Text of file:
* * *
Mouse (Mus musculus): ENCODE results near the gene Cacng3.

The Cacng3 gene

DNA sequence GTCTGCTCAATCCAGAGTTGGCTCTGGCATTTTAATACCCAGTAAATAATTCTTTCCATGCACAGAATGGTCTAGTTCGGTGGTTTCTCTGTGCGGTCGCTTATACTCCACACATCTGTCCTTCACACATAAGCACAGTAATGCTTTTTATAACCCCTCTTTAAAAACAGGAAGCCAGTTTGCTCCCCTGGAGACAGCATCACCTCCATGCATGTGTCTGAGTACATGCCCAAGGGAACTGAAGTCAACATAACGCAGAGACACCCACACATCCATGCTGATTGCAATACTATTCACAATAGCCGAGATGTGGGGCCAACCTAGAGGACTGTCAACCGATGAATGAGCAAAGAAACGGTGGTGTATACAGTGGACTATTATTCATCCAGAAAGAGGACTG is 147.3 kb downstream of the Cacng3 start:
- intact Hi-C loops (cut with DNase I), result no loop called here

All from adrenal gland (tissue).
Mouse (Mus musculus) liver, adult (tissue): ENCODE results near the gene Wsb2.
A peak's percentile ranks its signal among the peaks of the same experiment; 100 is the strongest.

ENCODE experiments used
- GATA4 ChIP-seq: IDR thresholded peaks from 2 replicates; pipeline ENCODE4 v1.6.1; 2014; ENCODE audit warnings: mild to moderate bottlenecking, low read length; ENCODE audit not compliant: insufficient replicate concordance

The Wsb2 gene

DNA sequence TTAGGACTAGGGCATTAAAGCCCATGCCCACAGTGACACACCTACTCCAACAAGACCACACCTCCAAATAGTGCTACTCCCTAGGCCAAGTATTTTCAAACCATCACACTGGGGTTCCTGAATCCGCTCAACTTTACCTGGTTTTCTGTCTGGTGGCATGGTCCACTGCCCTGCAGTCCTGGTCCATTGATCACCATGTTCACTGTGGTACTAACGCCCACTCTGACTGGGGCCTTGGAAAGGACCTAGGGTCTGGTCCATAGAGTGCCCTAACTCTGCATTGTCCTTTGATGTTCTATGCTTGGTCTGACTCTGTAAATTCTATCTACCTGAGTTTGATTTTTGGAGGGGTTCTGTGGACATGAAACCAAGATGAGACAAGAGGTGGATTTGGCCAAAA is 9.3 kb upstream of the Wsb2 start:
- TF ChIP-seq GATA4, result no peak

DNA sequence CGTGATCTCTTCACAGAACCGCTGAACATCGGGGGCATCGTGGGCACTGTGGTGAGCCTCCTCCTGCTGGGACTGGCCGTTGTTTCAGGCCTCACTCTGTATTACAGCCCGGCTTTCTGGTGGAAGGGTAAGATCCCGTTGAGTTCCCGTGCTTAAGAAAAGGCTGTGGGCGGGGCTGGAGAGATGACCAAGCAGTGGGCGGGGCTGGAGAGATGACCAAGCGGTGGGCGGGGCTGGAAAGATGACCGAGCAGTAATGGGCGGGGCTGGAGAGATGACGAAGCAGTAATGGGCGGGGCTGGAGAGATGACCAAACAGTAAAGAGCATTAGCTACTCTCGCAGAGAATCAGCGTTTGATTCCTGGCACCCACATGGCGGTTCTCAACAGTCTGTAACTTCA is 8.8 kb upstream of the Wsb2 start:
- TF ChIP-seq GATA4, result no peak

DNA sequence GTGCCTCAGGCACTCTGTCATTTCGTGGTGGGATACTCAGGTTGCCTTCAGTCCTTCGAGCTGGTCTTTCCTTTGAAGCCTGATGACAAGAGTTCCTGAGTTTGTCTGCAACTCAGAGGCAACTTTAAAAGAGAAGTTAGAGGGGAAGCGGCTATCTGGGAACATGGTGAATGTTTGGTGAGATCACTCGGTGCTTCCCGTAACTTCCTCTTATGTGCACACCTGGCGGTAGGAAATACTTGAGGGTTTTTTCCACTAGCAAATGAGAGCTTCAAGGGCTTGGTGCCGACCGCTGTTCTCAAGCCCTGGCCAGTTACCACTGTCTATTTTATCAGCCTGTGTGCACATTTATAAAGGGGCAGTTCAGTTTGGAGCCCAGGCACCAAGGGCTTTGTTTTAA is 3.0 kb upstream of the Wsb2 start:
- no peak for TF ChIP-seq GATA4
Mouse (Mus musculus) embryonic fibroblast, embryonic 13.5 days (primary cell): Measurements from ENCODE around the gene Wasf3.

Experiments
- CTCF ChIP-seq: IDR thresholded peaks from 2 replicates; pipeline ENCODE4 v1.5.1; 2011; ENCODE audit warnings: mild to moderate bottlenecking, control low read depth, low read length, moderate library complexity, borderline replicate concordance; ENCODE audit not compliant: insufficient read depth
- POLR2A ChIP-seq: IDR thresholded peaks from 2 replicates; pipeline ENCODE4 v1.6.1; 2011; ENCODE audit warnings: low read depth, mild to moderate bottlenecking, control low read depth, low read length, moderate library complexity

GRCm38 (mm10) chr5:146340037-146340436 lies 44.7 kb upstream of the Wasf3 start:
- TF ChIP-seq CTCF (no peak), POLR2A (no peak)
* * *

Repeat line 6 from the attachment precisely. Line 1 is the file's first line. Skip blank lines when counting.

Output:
Mouse (Mus musculus) liver, adult (tissue): ENCODE results near the gene Wsb2.